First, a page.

The characteristic appearance on routinely stained slides and awareness that malignant mesotheliomas can involve the ovaries facilitate their recognition. Additionally, an absence of neutral mucin and an immunoprofile supporting a mesothelial nature of the cells can help confirm the diagnosis, especially in difficult cases. Mesotheliomas usually lack immunoreactivity for a variety of ‘epithelial’ antigens, including B72.3, Leu-M1 (CD15), Ber-EP4, CEA, CA19-9, and S-100 protein. Of these, Ber-EP4, B72.3, Leu-M1 (CD15), MOC-31, and CA19-9 are the most useful in the differential with primary peritoneal serous carcinoma.38 Antigens that are usually present in epithelial mesotheliomas but not serous carcinomas are cytokeratin 5/6, thrombomodulin, and calretinin. No single immunohistochemical stain, however, is diagnostic in this differential diagnosis, and the results of a panel of antibodies should be interpreted in conjunction with the routine and mucin stains.
Intra-Abdominal Desmoplastic Small Round Cell Tumor
As noted earlier, these tumors (DSRCTs), which are of uncertain histogenesis but may prove to be of mesothelial origin (‘mesothelioblastoma’),39, 40, 41, 42, 43, 44 can present as ‘ovarian cancer’ and are therefore appropriately discussed here. DSRCTs, which overall have a strong male predilection (M:F ratio 4:1), are most common in adolescents and young adults (range 3–76 [mean, 21] years) who usually have abdominal distension, pain, and a palpable abdominal or pelvic mass, sometimes in association with ascites. Some patients have had an elevated serum level of CA 125 or neuron-specific enolase. DSRCTs exhibit a unique reciprocal translocation [t(11;22) (p13;q12)] that results in the EWS/WT1 chimeric transcript, the presence of which is essentially diagnostic for DSRCT.45 The EWS/ERG fusion gene characteristic of Ewing's sarcoma/peripheral neuroectodermal tumors has been found in rare otherwise similar DSRCTs,46 suggesting some overlap between the two groups of tumors. Laparotomy typically discloses variably sized but usually large, intra-abdominal masses associated with smaller peritoneal ‘implants’ of similar appearance. DSRCTs are highly aggressive; over 90% of patients die from tumor.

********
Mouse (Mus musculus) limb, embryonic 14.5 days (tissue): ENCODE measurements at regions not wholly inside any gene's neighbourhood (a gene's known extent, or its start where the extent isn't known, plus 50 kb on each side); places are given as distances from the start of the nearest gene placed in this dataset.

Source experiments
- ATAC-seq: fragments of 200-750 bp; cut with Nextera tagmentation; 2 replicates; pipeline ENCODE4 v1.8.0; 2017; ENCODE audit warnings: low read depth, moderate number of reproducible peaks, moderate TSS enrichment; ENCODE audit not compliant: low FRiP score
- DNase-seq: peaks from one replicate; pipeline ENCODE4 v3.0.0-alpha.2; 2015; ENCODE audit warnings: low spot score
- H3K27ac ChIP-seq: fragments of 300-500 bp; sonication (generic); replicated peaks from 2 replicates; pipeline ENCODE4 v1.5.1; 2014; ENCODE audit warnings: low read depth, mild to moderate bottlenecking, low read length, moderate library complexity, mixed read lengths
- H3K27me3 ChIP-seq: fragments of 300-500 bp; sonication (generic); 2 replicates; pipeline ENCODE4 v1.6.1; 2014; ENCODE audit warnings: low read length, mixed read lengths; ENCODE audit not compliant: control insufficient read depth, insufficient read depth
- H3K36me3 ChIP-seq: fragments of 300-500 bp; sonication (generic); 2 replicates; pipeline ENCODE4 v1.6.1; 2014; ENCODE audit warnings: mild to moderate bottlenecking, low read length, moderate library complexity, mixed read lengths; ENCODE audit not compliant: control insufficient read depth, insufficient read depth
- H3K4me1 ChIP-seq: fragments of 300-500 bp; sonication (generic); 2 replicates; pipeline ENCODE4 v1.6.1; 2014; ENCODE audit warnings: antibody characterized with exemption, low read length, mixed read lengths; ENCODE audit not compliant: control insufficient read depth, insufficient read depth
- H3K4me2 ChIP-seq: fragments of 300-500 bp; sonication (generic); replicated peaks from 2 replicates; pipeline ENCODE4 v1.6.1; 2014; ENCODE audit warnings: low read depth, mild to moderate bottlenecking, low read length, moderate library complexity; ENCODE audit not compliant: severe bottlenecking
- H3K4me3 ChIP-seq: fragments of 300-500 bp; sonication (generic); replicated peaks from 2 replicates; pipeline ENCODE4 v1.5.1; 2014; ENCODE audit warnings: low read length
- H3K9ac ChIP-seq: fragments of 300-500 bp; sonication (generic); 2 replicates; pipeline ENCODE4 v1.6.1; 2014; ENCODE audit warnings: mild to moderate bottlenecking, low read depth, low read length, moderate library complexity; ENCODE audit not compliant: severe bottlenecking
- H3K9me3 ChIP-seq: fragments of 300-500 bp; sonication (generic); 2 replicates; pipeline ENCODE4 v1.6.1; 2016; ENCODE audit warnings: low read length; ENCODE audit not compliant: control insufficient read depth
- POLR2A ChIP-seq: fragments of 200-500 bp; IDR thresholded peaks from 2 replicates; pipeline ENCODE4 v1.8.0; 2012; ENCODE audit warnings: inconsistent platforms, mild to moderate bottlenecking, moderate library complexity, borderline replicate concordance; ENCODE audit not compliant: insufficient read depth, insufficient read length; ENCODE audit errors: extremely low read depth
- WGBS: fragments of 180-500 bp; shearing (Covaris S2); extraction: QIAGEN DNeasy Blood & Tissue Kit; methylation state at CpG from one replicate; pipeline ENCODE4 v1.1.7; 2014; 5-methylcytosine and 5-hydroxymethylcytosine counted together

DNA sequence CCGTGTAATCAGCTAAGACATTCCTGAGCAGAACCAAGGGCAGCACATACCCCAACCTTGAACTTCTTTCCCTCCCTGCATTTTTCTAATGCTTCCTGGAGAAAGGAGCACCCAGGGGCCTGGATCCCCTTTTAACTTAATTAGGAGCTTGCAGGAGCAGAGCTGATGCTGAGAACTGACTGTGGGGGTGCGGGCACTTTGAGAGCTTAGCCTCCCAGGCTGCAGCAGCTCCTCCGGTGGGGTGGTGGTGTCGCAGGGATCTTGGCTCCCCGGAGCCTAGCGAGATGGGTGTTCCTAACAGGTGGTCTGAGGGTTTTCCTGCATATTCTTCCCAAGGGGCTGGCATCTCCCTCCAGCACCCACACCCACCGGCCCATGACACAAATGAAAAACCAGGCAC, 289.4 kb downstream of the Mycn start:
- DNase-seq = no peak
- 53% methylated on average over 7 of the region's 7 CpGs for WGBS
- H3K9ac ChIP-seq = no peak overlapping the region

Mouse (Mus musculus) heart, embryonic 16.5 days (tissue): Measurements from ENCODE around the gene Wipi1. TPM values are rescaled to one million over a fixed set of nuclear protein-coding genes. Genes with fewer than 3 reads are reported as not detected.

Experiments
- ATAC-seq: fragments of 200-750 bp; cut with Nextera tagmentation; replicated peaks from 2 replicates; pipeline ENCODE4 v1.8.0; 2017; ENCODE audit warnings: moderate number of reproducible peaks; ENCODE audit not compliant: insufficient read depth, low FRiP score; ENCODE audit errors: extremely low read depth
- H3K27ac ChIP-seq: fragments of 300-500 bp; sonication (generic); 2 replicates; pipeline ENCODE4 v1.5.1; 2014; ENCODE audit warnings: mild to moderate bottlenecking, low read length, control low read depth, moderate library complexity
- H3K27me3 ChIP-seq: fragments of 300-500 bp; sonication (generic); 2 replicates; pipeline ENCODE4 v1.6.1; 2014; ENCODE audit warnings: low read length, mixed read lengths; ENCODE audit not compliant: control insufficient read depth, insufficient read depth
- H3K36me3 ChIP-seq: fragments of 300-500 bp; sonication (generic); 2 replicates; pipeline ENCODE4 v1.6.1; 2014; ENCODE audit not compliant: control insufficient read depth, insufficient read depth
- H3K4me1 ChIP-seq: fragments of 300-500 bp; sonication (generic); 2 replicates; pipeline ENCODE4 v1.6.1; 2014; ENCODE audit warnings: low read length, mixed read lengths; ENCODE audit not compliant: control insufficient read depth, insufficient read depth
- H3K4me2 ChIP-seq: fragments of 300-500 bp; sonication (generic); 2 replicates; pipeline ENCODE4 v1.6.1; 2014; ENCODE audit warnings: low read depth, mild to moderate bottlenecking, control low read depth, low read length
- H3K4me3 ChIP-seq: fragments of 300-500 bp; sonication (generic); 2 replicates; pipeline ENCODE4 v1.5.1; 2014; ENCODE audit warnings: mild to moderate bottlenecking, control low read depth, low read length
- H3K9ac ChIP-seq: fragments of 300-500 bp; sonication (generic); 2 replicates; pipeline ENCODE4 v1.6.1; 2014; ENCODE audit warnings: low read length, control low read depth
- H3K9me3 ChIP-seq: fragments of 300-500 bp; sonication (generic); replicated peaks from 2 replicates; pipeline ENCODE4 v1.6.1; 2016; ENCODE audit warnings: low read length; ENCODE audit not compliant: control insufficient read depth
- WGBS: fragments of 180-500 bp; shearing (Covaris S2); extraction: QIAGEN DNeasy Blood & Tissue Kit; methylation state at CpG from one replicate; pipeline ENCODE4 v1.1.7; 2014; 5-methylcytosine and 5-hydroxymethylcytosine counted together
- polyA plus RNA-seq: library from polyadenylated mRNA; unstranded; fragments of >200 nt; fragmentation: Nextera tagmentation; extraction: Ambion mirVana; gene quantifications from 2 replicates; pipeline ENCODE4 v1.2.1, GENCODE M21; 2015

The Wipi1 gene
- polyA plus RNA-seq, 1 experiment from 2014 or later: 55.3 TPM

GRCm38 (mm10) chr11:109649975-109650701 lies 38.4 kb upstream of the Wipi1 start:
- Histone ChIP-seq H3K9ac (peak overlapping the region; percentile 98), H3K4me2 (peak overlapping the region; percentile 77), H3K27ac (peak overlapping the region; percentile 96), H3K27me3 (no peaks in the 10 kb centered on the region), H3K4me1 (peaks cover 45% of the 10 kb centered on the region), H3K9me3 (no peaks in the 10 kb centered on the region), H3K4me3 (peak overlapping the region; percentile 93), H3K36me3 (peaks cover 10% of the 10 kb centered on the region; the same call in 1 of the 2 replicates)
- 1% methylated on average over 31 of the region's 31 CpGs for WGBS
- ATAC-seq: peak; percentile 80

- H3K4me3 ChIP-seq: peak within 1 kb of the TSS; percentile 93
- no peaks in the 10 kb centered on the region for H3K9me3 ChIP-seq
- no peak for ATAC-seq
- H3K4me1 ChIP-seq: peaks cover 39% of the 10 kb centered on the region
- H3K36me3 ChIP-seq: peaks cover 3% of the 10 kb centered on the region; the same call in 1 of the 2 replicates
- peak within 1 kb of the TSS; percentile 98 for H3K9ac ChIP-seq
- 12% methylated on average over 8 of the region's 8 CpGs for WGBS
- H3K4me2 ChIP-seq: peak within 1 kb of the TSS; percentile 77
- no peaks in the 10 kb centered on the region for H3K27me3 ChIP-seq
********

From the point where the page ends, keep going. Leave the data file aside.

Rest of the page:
On gross examination, the tumors, which may be huge, have smooth or bosselated outer surfaces and firm to hard, gray-white, focally myxoid and necrotic sectioned-surfaces. Direct invasion of intra-abdominal or pelvic viscera may occur. Microscopic examination reveals sharply circumscribed aggregates of small cells delimited by a desmoplastic stroma. The aggregates vary from tiny clusters (or even single cells) to rounded or irregularly shaped islands with sometimes a vaguely squamoid or basaloid appearance. Other common features include rounded rosette-like or gland-like spaces, peripheral palisading of basaloid cells in some of the nests, and central necrosis with or without calcification. The tumor cells are typically uniform with scanty cytoplasm and indistinct cell borders, although tumor cells with eosinophilic cytoplasmic ‘inclusions’ and an eccentric nucleus, resulting in a rhabdoid appearance, are frequently also present. Small- to medium-sized, round, oval, or spindle-shaped hyperchromatic nuclei have clumped chromatin and nucleoli that are usually inapparent. Mitotic figures and single necrotic cells are numerous. Architectural features noted in a minority of cases, which can occasionally predominate and lead to diagnostic problems, include tubules, glands (sometimes with luminal mucin), cysts, papillae, anastomosing trabeculae, cords of cells mimicking lobular breast carcinoma, adenoid cystic-like foci, and only a sparse desmoplastic stroma.42 Cytological features noted in a minority of cases, which can occasionally predominate, include spindle cells, cells with abundant eosinophilic or clear cytoplasm, signet-ring-like cells, and cells with marked nuclear pleomorphism.42 Invasion of vascular spaces, especially lymphatics, is a common feature. Lymph nodes are occasionally involved by tumor.